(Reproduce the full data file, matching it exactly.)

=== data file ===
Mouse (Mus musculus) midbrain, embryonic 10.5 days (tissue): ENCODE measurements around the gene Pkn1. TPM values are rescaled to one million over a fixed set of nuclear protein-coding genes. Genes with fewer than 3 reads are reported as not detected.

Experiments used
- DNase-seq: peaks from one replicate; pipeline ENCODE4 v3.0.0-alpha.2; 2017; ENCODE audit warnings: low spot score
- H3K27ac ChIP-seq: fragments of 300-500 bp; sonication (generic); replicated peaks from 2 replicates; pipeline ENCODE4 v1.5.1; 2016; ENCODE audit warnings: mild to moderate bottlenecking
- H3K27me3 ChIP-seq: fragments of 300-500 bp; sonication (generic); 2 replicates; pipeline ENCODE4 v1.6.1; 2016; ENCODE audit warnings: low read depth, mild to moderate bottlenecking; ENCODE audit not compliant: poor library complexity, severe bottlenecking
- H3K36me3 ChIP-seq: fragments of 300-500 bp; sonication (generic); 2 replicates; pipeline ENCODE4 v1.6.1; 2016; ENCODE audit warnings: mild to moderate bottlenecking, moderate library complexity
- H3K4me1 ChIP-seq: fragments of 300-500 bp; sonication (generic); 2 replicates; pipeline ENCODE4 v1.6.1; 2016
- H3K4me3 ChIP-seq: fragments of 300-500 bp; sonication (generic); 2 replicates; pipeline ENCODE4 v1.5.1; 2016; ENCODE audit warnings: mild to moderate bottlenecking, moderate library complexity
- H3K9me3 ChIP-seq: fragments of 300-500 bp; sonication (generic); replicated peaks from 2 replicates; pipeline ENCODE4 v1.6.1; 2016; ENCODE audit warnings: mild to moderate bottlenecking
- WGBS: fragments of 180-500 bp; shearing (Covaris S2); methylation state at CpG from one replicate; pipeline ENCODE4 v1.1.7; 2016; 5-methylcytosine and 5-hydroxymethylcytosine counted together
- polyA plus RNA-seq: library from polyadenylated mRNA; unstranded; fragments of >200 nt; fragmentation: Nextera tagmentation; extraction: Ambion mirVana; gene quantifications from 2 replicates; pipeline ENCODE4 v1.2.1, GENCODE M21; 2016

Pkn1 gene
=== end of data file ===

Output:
Mouse (Mus musculus) midbrain, embryonic 10.5 days (tissue): ENCODE measurements around the gene Pkn1. TPM values are rescaled to one million over a fixed set of nuclear protein-coding genes. Genes with fewer than 3 reads are reported as not detected.

Experiments used
- DNase-seq: peaks from one replicate; pipeline ENCODE4 v3.0.0-alpha.2; 2017; ENCODE audit warnings: low spot score
- H3K27ac ChIP-seq: fragments of 300-500 bp; sonication (generic); replicated peaks from 2 replicates; pipeline ENCODE4 v1.5.1; 2016; ENCODE audit warnings: mild to moderate bottlenecking
- H3K27me3 ChIP-seq: fragments of 300-500 bp; sonication (generic); 2 replicates; pipeline ENCODE4 v1.6.1; 2016; ENCODE audit warnings: low read depth, mild to moderate bottlenecking; ENCODE audit not compliant: poor library complexity, severe bottlenecking
- H3K36me3 ChIP-seq: fragments of 300-500 bp; sonication (generic); 2 replicates; pipeline ENCODE4 v1.6.1; 2016; ENCODE audit warnings: mild to moderate bottlenecking, moderate library complexity
- H3K4me1 ChIP-seq: fragments of 300-500 bp; sonication (generic); 2 replicates; pipeline ENCODE4 v1.6.1; 2016
- H3K4me3 ChIP-seq: fragments of 300-500 bp; sonication (generic); 2 replicates; pipeline ENCODE4 v1.5.1; 2016; ENCODE audit warnings: mild to moderate bottlenecking, moderate library complexity
- H3K9me3 ChIP-seq: fragments of 300-500 bp; sonication (generic); replicated peaks from 2 replicates; pipeline ENCODE4 v1.6.1; 2016; ENCODE audit warnings: mild to moderate bottlenecking
- WGBS: fragments of 180-500 bp; shearing (Covaris S2); methylation state at CpG from one replicate; pipeline ENCODE4 v1.1.7; 2016; 5-methylcytosine and 5-hydroxymethylcytosine counted together
- polyA plus RNA-seq: library from polyadenylated mRNA; unstranded; fragments of >200 nt; fragmentation: Nextera tagmentation; extraction: Ambion mirVana; gene quantifications from 2 replicates; pipeline ENCODE4 v1.2.1, GENCODE M21; 2016

Pkn1 gene